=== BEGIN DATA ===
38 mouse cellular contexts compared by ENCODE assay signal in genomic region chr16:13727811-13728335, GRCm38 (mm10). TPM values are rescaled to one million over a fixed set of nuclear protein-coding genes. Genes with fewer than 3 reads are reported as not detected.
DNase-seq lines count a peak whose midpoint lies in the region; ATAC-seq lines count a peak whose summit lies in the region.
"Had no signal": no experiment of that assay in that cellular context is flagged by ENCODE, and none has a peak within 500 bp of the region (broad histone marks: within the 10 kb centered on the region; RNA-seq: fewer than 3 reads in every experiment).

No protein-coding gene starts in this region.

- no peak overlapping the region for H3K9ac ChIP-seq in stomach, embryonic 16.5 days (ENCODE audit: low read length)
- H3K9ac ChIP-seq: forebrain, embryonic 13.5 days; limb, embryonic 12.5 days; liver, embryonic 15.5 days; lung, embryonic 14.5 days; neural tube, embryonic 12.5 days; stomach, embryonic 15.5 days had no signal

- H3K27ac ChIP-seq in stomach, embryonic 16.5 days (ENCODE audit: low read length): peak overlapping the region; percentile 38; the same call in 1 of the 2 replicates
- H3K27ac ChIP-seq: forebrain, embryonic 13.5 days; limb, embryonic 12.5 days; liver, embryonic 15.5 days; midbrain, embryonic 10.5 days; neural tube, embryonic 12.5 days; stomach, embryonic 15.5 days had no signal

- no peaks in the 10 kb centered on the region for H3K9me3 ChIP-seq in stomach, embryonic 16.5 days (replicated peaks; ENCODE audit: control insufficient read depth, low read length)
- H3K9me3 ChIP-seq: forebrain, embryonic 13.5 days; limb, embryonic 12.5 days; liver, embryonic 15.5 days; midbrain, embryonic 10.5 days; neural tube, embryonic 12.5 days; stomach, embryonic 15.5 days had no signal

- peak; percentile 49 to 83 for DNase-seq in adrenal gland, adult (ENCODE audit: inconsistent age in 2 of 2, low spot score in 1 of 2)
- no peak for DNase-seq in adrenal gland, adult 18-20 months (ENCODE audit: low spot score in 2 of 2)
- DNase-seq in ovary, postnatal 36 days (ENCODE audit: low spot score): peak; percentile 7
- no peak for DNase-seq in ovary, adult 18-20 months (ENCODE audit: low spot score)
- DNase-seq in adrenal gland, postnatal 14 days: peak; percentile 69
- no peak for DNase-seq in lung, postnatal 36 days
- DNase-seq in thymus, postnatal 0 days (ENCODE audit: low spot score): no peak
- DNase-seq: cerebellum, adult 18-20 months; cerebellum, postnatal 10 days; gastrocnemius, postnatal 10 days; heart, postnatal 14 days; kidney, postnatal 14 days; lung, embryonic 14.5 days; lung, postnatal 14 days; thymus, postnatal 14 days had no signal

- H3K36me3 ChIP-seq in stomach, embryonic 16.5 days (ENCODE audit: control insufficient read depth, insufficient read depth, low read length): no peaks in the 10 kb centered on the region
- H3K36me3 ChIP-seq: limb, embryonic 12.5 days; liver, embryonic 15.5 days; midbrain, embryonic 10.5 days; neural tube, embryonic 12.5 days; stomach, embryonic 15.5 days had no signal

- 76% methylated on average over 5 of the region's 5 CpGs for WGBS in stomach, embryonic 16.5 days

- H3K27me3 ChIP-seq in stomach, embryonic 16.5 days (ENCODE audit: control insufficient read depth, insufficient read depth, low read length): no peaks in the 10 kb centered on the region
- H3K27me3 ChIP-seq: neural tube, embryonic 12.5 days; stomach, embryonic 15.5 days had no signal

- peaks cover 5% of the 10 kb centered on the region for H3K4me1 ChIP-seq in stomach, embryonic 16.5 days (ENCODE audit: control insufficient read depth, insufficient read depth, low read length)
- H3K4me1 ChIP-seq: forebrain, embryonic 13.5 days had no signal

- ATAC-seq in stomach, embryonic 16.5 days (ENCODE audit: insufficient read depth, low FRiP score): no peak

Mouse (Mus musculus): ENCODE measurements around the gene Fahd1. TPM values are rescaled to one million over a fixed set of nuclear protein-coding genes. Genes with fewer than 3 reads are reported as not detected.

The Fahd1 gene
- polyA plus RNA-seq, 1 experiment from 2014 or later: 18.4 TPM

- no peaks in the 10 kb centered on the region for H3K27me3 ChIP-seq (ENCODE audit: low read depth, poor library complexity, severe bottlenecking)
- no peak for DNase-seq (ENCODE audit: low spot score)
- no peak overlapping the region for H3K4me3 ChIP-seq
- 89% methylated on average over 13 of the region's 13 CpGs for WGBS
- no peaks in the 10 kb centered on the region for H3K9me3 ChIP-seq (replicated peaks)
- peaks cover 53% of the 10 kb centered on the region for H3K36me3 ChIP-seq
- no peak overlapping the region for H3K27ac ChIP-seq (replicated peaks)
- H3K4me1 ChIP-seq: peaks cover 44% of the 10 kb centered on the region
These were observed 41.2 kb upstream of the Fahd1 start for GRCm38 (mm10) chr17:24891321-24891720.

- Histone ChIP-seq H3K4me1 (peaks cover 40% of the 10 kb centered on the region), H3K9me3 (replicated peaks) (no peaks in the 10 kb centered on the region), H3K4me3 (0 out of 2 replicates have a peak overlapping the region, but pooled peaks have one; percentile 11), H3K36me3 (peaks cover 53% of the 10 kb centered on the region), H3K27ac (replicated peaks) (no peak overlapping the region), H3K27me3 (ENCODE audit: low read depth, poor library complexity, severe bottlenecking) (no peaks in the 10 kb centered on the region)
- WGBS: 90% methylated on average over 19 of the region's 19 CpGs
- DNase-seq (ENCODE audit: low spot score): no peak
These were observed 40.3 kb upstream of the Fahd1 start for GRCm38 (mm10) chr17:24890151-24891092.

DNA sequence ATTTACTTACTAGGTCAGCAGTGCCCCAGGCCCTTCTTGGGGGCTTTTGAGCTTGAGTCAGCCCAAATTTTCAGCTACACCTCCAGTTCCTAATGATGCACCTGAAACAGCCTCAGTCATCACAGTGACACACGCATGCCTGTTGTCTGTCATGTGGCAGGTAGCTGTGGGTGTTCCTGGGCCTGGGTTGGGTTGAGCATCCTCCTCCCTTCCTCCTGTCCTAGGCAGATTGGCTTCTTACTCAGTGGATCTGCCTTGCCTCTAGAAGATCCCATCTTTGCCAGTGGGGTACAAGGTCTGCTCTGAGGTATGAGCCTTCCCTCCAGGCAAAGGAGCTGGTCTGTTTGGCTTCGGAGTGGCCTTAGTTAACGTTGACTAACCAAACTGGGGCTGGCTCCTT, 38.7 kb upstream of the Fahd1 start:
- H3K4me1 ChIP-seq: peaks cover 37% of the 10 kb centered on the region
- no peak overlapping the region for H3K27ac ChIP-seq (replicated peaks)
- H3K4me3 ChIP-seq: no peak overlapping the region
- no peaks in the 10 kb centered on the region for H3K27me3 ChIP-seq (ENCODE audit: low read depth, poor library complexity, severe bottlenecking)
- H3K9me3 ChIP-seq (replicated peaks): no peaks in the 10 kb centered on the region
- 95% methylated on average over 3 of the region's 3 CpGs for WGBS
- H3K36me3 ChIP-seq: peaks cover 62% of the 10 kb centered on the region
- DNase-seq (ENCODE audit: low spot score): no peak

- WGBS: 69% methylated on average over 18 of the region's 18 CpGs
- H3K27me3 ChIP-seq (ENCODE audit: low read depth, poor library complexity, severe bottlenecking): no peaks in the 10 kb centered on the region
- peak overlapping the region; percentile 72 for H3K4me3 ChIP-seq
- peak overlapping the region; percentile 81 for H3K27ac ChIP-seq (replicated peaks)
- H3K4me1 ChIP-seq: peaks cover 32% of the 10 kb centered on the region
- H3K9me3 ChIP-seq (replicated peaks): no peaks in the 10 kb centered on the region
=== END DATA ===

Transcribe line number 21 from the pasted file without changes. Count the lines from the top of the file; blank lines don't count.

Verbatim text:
- 76% methylated on average over 5 of the region's 5 CpGs for WGBS in stomach, embryonic 16.5 days